If the former, then we shouldn’t even bother with leadership development. We usually think of leaders as those who can inspire and motivate others to put out discretionary effort and effective managers as those who ensure that things get done consistently well. Of course, they are not mutually exclusive and when we talk about leadership development we are usually talking about both concepts.
There is plenty of research on what techniques work in this arena. But, because there are so many over-hyped programs out there, let’s start with what doesn’t work:
1. Job shadowing for senior managers
2. Outdoor activity-based programs (rope climbing, white-water rafting, etc.)
3. Paper-based self-study leadership modules
4. Executive MBA”s and web-based self-study modules when implemented late in the persons career
The second one is most interesting as those team-building weekends sound so attractive. But, they are a waste of time and money. Note that the companies that put these on don’t back up their claims with data.
So, what does work?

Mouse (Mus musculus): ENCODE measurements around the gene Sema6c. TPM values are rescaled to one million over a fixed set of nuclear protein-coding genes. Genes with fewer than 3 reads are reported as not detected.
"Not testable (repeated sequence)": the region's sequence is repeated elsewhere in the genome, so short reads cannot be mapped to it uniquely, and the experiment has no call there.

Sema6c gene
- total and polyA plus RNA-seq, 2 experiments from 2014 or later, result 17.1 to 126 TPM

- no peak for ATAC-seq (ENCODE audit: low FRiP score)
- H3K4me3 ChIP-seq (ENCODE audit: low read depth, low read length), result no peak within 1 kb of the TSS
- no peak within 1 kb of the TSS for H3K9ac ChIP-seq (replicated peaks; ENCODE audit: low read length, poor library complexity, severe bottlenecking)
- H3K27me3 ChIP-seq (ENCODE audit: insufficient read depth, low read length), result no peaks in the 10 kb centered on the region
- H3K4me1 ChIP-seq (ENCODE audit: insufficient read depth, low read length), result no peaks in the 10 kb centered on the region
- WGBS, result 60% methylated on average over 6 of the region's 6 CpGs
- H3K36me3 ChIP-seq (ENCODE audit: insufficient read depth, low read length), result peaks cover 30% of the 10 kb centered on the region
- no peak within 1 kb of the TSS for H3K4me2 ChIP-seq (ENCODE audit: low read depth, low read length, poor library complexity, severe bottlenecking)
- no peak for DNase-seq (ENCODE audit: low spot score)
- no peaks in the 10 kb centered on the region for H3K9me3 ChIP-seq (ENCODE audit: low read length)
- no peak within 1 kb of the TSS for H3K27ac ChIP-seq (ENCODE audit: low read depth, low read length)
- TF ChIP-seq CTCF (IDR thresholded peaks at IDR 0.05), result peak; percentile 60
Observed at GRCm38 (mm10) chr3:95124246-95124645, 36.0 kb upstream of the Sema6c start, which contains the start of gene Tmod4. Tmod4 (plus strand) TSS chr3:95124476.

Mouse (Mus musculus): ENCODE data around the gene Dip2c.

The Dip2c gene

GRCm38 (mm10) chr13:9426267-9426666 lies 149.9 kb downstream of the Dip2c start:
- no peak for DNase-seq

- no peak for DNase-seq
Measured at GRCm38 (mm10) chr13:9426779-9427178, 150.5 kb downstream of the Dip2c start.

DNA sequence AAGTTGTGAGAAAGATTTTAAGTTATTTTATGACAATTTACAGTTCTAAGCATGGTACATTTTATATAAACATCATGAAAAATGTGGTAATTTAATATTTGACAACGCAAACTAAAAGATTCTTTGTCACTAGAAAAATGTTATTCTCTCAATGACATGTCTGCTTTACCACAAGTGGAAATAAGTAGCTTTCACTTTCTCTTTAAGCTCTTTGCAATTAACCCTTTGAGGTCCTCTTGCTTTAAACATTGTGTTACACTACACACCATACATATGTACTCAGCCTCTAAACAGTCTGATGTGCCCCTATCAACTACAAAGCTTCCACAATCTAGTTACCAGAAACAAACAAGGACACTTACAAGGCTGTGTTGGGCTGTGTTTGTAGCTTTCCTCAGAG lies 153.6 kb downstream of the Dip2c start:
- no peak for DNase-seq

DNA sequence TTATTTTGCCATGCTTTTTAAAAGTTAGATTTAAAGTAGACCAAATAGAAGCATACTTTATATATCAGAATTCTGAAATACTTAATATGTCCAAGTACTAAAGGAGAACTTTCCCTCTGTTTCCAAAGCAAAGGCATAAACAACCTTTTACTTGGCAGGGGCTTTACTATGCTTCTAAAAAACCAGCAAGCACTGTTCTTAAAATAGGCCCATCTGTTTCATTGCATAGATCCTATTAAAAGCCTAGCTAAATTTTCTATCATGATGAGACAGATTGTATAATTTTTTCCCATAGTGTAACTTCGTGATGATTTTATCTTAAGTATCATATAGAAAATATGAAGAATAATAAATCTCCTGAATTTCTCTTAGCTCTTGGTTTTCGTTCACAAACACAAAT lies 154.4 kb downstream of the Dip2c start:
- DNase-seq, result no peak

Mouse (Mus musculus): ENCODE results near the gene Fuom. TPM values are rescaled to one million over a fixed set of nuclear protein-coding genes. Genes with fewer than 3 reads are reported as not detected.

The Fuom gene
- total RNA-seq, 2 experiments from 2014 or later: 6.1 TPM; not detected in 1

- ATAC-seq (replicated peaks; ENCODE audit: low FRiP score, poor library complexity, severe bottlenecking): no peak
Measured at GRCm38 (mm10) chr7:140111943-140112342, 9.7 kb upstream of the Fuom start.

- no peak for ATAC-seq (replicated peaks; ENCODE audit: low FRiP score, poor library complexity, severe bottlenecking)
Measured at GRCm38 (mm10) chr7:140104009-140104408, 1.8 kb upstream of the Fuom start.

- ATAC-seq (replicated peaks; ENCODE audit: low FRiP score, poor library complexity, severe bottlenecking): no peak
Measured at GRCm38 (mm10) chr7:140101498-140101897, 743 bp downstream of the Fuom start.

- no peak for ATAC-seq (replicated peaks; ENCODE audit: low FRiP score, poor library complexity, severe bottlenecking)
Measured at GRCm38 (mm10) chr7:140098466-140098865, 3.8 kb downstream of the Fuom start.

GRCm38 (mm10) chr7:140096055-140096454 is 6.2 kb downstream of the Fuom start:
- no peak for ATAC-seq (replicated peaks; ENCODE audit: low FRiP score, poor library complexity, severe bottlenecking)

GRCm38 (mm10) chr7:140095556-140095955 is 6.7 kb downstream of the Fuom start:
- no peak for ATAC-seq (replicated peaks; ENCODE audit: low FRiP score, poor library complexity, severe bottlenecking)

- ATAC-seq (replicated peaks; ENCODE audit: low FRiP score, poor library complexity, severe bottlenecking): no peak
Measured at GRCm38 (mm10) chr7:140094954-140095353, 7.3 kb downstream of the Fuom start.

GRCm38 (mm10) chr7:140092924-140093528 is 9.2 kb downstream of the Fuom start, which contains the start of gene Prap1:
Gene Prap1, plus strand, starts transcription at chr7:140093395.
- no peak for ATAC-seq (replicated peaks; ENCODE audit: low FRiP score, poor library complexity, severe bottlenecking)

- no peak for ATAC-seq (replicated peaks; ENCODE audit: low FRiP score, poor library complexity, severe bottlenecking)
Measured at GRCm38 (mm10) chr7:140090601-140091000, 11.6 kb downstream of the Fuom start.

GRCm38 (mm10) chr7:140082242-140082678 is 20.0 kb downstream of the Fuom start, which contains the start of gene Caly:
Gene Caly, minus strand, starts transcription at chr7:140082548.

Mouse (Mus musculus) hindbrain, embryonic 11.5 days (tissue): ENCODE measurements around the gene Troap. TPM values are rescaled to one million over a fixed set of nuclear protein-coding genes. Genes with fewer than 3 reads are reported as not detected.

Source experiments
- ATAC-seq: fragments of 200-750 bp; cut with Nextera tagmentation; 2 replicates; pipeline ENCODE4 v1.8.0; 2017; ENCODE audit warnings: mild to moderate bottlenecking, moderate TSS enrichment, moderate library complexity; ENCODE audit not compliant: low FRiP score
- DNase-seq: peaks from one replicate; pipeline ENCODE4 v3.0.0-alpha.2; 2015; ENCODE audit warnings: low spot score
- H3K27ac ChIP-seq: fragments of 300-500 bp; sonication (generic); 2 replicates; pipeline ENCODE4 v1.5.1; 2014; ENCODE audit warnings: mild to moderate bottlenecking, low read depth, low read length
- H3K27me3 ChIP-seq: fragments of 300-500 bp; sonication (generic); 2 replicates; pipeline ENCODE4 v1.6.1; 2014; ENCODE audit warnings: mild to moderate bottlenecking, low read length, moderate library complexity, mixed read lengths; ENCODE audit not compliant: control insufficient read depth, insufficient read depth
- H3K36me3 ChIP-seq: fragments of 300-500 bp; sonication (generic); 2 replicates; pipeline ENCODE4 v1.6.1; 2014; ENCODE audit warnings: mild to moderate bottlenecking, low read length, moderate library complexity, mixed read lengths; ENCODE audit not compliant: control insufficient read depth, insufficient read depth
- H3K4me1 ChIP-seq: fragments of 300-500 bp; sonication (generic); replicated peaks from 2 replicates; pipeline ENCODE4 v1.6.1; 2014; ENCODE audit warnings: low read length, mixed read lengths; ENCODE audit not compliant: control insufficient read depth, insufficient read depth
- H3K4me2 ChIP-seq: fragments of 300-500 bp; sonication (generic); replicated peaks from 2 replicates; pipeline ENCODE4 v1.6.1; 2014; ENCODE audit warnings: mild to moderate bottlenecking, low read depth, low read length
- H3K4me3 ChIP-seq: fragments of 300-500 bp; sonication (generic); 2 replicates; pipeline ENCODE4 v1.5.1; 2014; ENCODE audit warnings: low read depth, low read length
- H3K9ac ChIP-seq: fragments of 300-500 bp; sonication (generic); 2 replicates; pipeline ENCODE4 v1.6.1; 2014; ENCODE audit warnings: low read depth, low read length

2. In-house universities
3. Job rotations, executive MBA and web-based programs when started early
Note that these listed above don’t rely on quick fixes. Leadership and good management skills are difficult and complex, so you should expect that they take some time to develop. The successful techniques are interactive. Leadership is a skill practiced in the presence of others. It should be learned that way.
As with other employees, it’s less expensive to make a good hire than to train. In the meantime, be a careful consumer of leadership development products and services.
For more information on leadership, skills assessment, and talent management, please contact Warren at 310 670-4175 or email@example.com.